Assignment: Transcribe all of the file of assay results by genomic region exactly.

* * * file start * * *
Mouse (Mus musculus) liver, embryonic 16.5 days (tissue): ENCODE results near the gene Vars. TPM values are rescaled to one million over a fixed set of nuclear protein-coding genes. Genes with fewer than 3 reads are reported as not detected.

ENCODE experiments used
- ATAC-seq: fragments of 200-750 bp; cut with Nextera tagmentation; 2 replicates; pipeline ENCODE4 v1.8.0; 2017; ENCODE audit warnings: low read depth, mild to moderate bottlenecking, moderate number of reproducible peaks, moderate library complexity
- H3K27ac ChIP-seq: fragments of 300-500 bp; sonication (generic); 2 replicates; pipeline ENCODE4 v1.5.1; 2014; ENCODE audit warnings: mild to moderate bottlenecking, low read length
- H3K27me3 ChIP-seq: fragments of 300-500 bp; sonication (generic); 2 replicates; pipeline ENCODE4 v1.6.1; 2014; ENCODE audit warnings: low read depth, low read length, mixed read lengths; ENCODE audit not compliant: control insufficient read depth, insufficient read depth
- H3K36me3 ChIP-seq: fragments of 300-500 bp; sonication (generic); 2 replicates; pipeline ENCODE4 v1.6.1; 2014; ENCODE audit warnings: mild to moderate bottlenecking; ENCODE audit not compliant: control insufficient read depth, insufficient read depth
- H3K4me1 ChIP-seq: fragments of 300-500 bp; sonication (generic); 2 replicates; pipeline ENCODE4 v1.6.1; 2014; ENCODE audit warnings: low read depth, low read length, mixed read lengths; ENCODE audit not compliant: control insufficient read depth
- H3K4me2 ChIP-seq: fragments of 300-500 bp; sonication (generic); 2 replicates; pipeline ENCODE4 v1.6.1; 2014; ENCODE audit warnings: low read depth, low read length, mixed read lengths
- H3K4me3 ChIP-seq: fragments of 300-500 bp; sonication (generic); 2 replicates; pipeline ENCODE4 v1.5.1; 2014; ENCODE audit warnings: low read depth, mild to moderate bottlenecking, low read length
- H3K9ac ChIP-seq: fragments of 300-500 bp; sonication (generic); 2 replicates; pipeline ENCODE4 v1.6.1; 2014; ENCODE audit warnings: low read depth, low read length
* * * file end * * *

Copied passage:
Mouse (Mus musculus) liver, embryonic 16.5 days (tissue): ENCODE results near the gene Vars. TPM values are rescaled to one million over a fixed set of nuclear protein-coding genes. Genes with fewer than 3 reads are reported as not detected.

ENCODE experiments used
- ATAC-seq: fragments of 200-750 bp; cut with Nextera tagmentation; 2 replicates; pipeline ENCODE4 v1.8.0; 2017; ENCODE audit warnings: low read depth, mild to moderate bottlenecking, moderate number of reproducible peaks, moderate library complexity
- H3K27ac ChIP-seq: fragments of 300-500 bp; sonication (generic); 2 replicates; pipeline ENCODE4 v1.5.1; 2014; ENCODE audit warnings: mild to moderate bottlenecking, low read length
- H3K27me3 ChIP-seq: fragments of 300-500 bp; sonication (generic); 2 replicates; pipeline ENCODE4 v1.6.1; 2014; ENCODE audit warnings: low read depth, low read length, mixed read lengths; ENCODE audit not compliant: control insufficient read depth, insufficient read depth
- H3K36me3 ChIP-seq: fragments of 300-500 bp; sonication (generic); 2 replicates; pipeline ENCODE4 v1.6.1; 2014; ENCODE audit warnings: mild to moderate bottlenecking; ENCODE audit not compliant: control insufficient read depth, insufficient read depth
- H3K4me1 ChIP-seq: fragments of 300-500 bp; sonication (generic); 2 replicates; pipeline ENCODE4 v1.6.1; 2014; ENCODE audit warnings: low read depth, low read length, mixed read lengths; ENCODE audit not compliant: control insufficient read depth
- H3K4me2 ChIP-seq: fragments of 300-500 bp; sonication (generic); 2 replicates; pipeline ENCODE4 v1.6.1; 2014; ENCODE audit warnings: low read depth, low read length, mixed read lengths
- H3K4me3 ChIP-seq: fragments of 300-500 bp; sonication (generic); 2 replicates; pipeline ENCODE4 v1.5.1; 2014; ENCODE audit warnings: low read depth, mild to moderate bottlenecking, low read length
- H3K9ac ChIP-seq: fragments of 300-500 bp; sonication (generic); 2 replicates; pipeline ENCODE4 v1.6.1; 2014; ENCODE audit warnings: low read depth, low read length